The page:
It’s an excellent route. Here is a short silly video from 6 years ago, that at least gives one a feel for the landscape. More ride details here.

Other Ideas

On the map, I have labeled cols with a star. The red stars are the climbs that interest me the most.

In particular I am intrigued by the three dead end roads up against the Italian border, just after Col St. Martin: Le Boréon (1605 metres), Refuge de la Madone de Fenestre (1933 metres), and Vallon de La Gordolasque (1800 metres). All perhaps have unpaved options higher? Also Col de Tende far to the east is one of my prime unpaved targets for 2016 (hairpins!).

When I get a chance, I’ll add profiles for these ideas. Please feel free to suggest in the comments any other favourite climbs you may have in the region. Thanks.

Road Openings/Closures: We’re lower and further south here. Currently; in February, Turini is open – chains required for cars, but still. Official Col open/closed map here.

A Final Word

I hope this series has been helpful. For me at least, it’s always motivating to spend the colder months staring at maps and brainstorming ride ideas.


Beer and ice cream atop Col de la Colombière

Happiest while cycling uphill.


  1. Excellent work, as always, Will. This series should help a lot of people with their planning, and you’ve covered almost every sensible/interesting alternative to the main route that doesn’t deviate too far away from it. I’ll be looking forward to your Col de Tende report – it’s been on my list for a while but won’t be happening this year.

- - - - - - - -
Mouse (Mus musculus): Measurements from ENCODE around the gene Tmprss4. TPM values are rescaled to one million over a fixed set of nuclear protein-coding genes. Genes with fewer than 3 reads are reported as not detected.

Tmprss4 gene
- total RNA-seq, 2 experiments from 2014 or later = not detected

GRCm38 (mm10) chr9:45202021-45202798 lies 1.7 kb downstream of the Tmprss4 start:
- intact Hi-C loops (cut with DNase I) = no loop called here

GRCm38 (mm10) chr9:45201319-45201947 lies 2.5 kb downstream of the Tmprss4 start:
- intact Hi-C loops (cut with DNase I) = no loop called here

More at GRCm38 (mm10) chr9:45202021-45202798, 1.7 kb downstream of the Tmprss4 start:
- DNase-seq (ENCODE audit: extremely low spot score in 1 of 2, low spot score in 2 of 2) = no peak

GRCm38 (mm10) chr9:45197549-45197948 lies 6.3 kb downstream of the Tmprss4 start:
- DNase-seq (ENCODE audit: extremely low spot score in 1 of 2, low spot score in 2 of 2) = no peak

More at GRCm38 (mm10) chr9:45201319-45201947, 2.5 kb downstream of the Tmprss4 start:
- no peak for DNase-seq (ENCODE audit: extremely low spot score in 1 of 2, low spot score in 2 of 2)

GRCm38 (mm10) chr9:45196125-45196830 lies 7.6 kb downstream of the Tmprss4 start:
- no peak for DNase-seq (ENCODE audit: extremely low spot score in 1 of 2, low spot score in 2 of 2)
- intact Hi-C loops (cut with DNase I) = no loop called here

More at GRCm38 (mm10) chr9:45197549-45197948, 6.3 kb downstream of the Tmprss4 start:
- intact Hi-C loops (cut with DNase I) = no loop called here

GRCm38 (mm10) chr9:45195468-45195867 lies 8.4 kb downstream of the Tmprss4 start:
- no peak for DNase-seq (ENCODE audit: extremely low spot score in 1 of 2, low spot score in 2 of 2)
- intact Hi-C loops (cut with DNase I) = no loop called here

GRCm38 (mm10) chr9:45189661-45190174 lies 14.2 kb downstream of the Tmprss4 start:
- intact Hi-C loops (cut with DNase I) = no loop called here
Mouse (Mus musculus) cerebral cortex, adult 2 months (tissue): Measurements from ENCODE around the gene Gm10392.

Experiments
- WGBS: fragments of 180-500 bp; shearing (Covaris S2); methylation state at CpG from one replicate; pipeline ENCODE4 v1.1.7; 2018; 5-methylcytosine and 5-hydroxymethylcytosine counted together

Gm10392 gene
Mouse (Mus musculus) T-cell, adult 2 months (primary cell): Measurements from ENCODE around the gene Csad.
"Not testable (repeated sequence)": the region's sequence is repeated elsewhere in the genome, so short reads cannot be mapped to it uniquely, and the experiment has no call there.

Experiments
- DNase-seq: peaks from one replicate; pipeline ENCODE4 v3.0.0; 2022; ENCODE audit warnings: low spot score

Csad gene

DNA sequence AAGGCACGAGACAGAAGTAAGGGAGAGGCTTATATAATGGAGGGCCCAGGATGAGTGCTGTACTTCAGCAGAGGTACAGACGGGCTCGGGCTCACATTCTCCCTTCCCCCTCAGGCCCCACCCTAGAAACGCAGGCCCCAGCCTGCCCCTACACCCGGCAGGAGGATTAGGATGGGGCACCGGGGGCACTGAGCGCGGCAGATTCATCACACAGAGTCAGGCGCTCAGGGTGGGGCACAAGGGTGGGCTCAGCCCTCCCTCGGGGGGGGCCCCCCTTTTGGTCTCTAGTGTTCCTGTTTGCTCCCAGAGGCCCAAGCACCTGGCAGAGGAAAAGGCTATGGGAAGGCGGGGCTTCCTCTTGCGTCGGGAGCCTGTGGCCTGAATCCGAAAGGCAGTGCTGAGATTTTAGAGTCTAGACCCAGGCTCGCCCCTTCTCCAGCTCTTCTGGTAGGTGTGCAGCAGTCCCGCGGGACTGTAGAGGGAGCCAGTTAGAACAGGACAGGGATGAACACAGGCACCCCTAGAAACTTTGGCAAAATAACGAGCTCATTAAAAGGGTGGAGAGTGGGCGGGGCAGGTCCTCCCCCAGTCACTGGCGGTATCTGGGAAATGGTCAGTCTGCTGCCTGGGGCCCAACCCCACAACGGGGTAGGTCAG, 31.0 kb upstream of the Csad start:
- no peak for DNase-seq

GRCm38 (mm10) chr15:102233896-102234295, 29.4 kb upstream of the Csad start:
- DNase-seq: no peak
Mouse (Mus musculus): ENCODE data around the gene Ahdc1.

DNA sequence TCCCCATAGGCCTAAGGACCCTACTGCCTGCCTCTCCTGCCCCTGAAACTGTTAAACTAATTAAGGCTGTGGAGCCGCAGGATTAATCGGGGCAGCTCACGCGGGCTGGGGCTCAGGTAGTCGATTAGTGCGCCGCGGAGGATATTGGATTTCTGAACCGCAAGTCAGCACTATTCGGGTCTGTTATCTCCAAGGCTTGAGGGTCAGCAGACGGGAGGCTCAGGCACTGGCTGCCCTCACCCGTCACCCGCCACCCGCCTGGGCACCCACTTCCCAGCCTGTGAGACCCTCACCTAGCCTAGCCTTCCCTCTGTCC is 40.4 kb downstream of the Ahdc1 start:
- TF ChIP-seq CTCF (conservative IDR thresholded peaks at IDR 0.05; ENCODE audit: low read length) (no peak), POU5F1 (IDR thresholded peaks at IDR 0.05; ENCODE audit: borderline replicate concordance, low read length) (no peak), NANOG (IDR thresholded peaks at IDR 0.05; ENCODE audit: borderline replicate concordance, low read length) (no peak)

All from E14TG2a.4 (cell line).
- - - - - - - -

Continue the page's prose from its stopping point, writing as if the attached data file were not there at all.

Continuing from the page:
2. Will, my tips are here:

    North side of St. Martin and Turini are fine like descent.

    From summit of Turini is possible go higher to monument Authion and then along poor surfaced (but rideable on road bike) military loop road above 2000 metres! There are fine vieuws to Liguire and Maritimes Als and Two or so ancient forts.

    Nearby Turini are lot of small roads (especially around Lucéram). Nice and very twisty road is from Col de Able towards Les Cabanettes. It’s very hilly country.

    Great stretch is from Levans to Vesubie valley. There is parallel busy way through gorges Vesubie, but this one i more better – quit, scenic and impressive.

    Gorges du Cians. If You wold cicle this defilé don’t miss two short stretches closed to cars – Grand Clu and Petit Clue.

    I like area south of river Var.